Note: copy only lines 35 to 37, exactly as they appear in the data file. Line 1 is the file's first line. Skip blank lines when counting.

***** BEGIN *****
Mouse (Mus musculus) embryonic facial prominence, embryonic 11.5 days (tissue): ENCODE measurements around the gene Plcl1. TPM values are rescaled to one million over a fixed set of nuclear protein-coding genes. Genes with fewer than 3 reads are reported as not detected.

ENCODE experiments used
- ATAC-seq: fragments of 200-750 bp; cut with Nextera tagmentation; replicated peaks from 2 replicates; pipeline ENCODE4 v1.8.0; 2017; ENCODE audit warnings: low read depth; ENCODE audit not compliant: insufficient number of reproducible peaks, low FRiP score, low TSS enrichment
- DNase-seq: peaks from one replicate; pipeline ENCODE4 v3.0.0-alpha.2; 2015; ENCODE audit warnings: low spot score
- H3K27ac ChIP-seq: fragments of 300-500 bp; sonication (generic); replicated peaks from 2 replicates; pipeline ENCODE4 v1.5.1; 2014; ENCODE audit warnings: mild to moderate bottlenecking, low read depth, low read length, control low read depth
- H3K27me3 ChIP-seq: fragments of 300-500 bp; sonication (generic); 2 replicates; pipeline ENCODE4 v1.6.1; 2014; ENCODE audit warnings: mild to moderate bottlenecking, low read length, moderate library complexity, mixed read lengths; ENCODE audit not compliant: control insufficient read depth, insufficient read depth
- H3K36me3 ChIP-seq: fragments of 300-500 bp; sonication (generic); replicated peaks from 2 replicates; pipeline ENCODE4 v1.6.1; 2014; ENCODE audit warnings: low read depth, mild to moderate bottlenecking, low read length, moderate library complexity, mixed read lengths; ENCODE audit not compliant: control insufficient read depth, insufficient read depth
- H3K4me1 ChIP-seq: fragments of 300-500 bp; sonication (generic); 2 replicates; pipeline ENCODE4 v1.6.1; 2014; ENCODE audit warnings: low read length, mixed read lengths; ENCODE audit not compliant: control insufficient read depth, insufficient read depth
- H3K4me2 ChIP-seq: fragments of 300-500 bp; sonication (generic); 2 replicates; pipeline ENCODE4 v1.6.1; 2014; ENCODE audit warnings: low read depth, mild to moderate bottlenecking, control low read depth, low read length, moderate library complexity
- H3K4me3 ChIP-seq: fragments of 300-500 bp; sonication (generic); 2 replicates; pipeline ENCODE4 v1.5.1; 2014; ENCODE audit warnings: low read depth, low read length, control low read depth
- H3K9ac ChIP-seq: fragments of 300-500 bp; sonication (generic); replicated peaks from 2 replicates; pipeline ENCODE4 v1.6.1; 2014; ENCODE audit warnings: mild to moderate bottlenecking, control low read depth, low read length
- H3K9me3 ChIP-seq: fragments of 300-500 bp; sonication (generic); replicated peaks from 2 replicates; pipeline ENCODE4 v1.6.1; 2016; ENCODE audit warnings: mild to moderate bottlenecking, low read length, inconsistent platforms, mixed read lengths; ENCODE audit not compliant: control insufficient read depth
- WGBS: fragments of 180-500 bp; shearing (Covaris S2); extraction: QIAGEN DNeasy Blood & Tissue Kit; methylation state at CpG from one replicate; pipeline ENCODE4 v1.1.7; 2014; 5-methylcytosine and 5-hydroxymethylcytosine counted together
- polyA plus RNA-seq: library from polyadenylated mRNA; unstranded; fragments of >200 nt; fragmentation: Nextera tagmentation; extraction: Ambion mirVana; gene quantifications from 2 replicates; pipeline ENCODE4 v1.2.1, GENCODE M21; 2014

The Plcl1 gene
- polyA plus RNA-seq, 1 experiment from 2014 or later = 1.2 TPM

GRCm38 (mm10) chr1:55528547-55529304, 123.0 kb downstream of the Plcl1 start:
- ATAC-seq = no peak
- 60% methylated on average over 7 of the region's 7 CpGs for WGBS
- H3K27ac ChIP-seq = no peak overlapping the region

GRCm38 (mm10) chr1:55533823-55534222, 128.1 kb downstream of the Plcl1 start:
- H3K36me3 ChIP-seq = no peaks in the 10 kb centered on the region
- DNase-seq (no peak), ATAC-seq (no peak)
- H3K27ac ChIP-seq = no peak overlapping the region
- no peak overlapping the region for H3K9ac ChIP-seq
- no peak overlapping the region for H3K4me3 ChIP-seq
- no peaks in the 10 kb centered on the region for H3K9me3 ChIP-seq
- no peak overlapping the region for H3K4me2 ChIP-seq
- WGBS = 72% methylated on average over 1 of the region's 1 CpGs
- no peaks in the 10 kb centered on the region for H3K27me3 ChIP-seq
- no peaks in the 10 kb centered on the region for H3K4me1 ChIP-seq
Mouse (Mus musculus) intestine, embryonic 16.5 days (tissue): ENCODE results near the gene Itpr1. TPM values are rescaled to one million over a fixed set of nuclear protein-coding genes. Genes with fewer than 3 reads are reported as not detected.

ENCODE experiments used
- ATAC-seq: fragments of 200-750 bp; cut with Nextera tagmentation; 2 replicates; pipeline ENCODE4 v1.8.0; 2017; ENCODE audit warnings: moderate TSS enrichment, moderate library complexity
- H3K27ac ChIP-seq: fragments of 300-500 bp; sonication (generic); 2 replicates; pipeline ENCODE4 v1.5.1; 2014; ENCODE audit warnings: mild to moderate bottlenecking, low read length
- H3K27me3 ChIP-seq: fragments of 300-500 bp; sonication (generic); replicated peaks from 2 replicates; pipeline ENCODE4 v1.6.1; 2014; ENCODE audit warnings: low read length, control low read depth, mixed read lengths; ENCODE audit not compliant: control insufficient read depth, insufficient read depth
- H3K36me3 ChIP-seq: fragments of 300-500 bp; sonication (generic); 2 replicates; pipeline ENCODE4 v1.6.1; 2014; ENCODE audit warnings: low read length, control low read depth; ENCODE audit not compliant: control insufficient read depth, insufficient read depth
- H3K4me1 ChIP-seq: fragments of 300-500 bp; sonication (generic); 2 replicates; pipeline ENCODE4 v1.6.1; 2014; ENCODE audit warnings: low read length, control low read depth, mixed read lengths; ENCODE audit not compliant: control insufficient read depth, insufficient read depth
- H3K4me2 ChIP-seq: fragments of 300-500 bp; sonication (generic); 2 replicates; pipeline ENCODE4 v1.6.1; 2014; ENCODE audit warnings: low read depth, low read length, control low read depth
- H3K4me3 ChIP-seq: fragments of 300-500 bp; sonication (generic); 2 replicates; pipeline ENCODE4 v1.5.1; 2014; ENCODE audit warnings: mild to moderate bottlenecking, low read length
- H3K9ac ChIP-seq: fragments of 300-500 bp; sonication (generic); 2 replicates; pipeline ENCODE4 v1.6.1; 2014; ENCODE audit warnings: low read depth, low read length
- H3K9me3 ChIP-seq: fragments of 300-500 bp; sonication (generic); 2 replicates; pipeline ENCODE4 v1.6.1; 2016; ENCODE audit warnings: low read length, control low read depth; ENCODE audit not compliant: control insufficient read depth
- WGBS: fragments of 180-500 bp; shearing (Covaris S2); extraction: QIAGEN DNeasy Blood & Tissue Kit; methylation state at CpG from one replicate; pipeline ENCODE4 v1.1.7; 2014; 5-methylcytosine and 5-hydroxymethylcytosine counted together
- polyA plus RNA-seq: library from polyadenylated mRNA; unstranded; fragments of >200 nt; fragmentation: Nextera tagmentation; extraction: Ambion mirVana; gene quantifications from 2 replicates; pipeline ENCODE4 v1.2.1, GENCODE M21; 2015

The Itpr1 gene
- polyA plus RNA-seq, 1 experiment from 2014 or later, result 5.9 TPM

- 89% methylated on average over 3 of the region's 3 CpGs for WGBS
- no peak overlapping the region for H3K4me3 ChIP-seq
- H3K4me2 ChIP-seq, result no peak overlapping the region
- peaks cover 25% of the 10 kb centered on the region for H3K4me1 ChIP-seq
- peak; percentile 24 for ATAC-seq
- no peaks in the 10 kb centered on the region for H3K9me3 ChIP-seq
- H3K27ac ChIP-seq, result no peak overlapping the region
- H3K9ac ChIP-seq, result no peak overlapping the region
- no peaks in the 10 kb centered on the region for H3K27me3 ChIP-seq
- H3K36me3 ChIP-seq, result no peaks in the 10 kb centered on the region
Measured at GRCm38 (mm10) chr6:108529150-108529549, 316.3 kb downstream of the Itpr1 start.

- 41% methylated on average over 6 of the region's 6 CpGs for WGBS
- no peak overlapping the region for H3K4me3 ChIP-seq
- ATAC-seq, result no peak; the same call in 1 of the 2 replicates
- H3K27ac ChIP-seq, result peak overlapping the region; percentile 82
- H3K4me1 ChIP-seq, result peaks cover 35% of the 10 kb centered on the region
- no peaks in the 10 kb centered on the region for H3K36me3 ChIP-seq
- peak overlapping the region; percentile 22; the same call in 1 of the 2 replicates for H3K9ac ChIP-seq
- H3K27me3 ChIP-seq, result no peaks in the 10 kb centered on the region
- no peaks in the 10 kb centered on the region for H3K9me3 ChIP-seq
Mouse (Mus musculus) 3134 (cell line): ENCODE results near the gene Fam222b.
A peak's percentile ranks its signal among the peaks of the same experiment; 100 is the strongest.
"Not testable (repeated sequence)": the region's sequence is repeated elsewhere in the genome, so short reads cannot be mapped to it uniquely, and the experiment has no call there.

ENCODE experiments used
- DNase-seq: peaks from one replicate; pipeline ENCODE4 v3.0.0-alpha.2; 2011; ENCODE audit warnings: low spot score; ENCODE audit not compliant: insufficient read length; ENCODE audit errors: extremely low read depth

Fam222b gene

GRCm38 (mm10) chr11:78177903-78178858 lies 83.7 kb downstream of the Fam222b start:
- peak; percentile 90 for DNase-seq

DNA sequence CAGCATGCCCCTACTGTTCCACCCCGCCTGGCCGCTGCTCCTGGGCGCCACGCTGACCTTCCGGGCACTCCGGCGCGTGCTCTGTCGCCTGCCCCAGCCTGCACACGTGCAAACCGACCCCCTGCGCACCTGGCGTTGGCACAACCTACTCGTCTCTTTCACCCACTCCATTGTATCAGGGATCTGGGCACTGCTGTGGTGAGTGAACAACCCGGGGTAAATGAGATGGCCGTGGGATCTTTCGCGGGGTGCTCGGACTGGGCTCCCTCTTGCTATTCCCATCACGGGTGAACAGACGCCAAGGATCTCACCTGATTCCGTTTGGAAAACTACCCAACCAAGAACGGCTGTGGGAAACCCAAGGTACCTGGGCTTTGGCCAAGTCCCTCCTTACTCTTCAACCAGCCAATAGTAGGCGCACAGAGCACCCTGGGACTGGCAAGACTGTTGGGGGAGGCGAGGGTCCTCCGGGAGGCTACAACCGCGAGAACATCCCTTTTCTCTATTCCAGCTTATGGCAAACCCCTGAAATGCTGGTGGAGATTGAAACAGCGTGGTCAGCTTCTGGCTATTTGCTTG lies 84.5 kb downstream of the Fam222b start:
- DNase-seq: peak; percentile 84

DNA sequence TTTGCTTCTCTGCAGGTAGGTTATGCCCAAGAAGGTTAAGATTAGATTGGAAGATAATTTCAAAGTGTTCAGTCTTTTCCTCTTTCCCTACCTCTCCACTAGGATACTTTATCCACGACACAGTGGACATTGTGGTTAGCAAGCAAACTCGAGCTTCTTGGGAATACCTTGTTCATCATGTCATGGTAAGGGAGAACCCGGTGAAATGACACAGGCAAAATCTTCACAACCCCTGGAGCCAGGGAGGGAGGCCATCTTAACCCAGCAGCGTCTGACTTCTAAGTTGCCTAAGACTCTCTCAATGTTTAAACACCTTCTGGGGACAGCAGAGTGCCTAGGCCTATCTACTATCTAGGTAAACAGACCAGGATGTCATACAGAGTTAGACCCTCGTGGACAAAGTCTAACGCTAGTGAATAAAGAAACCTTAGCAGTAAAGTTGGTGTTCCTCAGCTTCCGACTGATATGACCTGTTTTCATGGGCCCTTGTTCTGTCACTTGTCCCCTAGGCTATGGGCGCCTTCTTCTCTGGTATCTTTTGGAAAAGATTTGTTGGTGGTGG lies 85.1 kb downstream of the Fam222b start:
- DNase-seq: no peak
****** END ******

- H3K27ac ChIP-seq: fragments of 300-500 bp; sonication (generic); 2 replicates; pipeline ENCODE4 v1.5.1; 2014; ENCODE audit warnings: mild to moderate bottlenecking, low read length
- H3K27me3 ChIP-seq: fragments of 300-500 bp; sonication (generic); replicated peaks from 2 replicates; pipeline ENCODE4 v1.6.1; 2014; ENCODE audit warnings: low read length, control low read depth, mixed read lengths; ENCODE audit not compliant: control insufficient read depth, insufficient read depth
- H3K36me3 ChIP-seq: fragments of 300-500 bp; sonication (generic); 2 replicates; pipeline ENCODE4 v1.6.1; 2014; ENCODE audit warnings: low read length, control low read depth; ENCODE audit not compliant: control insufficient read depth, insufficient read depth